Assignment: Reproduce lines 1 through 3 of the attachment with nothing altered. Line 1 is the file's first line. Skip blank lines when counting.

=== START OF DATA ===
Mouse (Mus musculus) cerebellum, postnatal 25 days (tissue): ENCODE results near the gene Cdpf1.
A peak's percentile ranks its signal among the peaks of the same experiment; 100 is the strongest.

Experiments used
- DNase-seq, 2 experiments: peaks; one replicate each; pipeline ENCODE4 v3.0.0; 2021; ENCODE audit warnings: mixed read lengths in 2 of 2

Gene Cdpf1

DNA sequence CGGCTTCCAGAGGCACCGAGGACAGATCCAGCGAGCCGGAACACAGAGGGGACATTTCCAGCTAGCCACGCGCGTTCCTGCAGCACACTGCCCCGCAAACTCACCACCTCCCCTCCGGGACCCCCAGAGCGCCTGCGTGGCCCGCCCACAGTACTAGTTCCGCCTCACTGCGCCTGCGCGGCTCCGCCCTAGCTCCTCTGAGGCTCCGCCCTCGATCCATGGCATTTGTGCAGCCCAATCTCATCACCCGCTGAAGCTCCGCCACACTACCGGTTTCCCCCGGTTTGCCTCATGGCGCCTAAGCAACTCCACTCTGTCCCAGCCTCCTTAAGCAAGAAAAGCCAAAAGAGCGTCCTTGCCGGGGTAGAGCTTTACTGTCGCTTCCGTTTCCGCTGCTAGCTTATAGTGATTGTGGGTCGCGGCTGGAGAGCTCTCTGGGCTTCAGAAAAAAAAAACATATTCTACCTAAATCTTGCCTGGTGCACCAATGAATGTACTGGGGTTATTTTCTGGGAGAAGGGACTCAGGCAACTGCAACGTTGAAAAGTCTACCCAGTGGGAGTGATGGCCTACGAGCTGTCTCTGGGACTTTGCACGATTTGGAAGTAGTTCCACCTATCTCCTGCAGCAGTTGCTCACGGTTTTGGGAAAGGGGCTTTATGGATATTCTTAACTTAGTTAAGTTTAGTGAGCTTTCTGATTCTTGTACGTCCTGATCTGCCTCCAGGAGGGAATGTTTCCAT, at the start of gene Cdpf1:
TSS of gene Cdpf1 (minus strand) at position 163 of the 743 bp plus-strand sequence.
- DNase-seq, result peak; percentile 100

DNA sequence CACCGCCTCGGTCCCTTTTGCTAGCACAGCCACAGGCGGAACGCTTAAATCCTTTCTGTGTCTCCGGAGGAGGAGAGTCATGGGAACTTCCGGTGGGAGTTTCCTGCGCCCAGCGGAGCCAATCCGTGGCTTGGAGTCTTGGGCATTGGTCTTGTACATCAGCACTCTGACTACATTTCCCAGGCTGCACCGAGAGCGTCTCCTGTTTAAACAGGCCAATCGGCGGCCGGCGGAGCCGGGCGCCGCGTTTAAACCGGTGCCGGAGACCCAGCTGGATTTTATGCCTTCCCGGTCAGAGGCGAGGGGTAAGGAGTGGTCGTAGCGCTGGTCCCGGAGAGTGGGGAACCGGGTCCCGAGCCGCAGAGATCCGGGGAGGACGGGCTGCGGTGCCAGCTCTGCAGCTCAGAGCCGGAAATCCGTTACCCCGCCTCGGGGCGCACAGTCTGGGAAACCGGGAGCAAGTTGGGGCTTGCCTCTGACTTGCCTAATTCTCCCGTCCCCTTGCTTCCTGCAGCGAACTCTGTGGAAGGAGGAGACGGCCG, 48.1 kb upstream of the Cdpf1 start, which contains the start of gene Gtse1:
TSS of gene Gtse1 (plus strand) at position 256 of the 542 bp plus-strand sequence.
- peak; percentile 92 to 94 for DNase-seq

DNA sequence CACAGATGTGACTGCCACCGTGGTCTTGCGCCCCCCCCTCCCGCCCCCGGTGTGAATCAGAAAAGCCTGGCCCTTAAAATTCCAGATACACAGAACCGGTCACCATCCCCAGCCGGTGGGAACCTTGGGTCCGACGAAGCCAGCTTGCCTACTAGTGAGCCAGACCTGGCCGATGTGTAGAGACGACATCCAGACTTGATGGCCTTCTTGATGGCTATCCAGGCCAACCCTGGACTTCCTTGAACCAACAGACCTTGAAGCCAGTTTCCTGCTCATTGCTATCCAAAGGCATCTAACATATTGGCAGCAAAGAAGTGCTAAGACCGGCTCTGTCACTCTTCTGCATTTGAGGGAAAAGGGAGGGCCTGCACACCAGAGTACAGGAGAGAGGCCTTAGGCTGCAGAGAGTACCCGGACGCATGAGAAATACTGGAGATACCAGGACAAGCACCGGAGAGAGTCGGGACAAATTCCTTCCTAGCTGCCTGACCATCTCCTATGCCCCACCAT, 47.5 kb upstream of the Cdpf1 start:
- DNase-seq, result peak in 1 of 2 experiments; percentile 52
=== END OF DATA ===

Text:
Mouse (Mus musculus) cerebellum, postnatal 25 days (tissue): ENCODE results near the gene Cdpf1.
A peak's percentile ranks its signal among the peaks of the same experiment; 100 is the strongest.

Experiments used